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Adding Value

I am an operations person, so I tend to like things that add value. If something doesn't add value, I want to "lean" it out (remove it for efficiency). How does that relate to coffee?

Let's be real, coffee is just dirty water to majority of Americans. We have had a surge in specialty coffee that is MUCH better (in every way) then what our parents drank. So why do people still buy coffee at Circle K (or other gas stations)? My position is that they do not see the value in specialty coffee.

I have in depth conversations with my friend about coffee and business and marketing and how they all tie together. I proposed to him that people determine what they like by the value they get. Someone who has lots of disposable income will value a $150 bottle of wine, when someone living off of $25k/year will taste it and say, "its good, but not worth $150." Why do two humans taste the same thing and think something completely different? Values.

My buddy heard this piece on NPR shortly after our conversation and he sent me the link (shared below). They discuss that people apply value to what they experience (both positive and negative). One of the speakers gives an example of a barista who explained to him where the coffee came from, how he was grinding it, how he was brewing it and then told him that it would be the best cup of coffee he ever drank. Guess what? It was! Why? Not because the coffee was better than any other, but because the barista took the time to add value to the cup of coffee. The person drinking that cup now realizes how much work was done to get him that perfect cup of coffee. When he drank it, all of the value added by the barista was applied to the experience of the drink. To two mixed to create a memorable (and valuable) experience to the drinker.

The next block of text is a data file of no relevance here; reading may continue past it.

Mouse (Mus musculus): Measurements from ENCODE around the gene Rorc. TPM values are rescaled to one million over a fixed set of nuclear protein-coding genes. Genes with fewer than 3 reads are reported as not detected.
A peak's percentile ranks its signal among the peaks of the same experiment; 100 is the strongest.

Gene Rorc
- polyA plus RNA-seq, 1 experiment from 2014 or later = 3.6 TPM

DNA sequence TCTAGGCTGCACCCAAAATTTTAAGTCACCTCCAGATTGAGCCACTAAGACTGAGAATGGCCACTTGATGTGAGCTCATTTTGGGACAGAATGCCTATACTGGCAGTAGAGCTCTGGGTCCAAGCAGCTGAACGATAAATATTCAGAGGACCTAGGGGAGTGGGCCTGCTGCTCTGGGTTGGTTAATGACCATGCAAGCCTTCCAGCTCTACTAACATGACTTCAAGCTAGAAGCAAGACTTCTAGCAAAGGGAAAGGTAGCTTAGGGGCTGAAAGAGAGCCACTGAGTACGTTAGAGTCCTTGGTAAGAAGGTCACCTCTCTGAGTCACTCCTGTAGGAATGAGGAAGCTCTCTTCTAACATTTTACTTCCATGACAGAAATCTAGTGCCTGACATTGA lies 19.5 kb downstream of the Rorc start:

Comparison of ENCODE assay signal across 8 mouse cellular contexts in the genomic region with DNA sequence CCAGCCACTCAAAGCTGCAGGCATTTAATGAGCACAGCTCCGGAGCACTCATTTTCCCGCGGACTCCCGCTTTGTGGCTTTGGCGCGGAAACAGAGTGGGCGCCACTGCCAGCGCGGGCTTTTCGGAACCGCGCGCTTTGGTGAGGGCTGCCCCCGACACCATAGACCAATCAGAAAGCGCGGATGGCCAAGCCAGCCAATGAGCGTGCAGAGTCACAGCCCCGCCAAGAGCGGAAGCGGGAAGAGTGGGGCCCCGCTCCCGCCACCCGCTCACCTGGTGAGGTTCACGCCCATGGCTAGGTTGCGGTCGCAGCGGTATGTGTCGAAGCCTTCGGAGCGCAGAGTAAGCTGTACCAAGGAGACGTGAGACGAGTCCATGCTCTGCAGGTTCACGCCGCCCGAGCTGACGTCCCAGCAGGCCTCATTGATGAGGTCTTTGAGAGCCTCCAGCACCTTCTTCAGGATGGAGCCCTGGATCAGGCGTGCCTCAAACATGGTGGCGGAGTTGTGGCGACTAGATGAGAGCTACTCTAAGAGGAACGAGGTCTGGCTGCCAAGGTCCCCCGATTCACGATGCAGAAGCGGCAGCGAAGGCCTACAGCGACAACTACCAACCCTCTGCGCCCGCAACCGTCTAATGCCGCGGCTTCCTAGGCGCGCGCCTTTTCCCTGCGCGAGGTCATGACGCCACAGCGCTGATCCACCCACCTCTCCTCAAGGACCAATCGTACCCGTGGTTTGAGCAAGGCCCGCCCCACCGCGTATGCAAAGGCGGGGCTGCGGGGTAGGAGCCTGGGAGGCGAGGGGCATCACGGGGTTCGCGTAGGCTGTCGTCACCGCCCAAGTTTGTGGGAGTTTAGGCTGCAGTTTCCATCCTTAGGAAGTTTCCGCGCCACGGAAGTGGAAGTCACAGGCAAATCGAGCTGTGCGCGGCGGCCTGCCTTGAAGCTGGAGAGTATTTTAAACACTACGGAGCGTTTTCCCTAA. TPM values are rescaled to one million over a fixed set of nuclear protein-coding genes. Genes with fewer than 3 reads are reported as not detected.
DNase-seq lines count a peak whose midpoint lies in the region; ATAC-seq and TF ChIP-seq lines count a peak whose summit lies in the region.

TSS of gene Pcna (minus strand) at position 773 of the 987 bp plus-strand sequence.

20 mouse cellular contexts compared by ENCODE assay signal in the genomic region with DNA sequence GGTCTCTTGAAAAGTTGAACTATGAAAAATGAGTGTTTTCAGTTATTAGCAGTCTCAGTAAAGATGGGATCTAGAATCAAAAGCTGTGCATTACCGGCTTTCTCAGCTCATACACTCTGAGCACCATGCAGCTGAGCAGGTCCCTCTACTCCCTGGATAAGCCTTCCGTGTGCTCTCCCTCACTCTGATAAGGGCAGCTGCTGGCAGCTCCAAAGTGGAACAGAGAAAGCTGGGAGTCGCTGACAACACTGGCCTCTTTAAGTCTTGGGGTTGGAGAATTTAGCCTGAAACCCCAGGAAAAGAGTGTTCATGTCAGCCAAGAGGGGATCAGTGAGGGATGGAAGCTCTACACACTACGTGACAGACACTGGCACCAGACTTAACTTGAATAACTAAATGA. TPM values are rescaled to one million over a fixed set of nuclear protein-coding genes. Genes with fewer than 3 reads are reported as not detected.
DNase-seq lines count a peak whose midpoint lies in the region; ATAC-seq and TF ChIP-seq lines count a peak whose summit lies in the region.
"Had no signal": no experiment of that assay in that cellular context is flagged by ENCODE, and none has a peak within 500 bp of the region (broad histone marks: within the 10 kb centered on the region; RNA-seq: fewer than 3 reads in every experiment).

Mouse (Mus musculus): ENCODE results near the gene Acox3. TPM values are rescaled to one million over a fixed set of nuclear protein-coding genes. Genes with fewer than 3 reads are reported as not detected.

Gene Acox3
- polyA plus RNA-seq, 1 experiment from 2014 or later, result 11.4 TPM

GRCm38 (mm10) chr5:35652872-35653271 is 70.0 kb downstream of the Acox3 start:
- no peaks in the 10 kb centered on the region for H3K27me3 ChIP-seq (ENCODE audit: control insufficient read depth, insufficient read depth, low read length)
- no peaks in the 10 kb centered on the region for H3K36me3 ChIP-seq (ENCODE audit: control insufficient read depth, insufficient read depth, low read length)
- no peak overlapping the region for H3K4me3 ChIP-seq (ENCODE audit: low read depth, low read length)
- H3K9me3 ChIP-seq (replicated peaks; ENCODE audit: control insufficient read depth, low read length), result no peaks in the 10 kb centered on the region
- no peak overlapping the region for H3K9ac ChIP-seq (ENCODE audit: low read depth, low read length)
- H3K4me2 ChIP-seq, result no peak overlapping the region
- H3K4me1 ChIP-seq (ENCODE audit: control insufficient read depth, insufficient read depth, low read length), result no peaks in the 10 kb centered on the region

I do believe that if that coffee would have been crappy coffee that had been sitting on a burner for 2 hours and someone told him it was going to be the best cup of coffee he ever had, the drinker would have been able to taste the lie.

Now, to finish this blog of with a short rant: I get so tired of baristas who do not add value to the coffee they serve. I frequent a local coffee shop that has some of the best coffee in town. The people behind the counter have no idea what they are brewing or what it should taste like. I have spoken to the owner and know what kind of effort goes into making that coffee and it is impressive. This little shop could explode if the baristas just took 2 minutes to learn what they were brewing and share it with customers. I say this from my personal experience. Knowing what they do to make good coffee, I feel like I am donating $2.50 for a cup of coffee; where as, I feel screwed paying $2 for a cup at Starbucks.

I have also had quite a few Starbucks baristas tell me, "we arent' brewing that anymore, all I have is pour over." They say it so negatively that I have watched people buy americanos because of how they sold the pour over. Why not say, "I don't have it brewed right now, but a pour over is the freshest coffees you can have, brews right into your cup. If you don't mind waiting about two and half minutes..." The difference is value. The first approach took value away from pour over, the recommended approach added value to pour over. I bet people would ask for pour over in the future because they will believe it to be more fresh than standard brewing. It is all about the value we apply and associate to what we experience.

In the end, I believe we have to add value to our products. We don't want to be greasy salesmen. We do want our customers to understand what is awesome about our product and be able to articulate it to others. Once a customer can articulate what they enjoy, it makes it real for them and they will come back for more.

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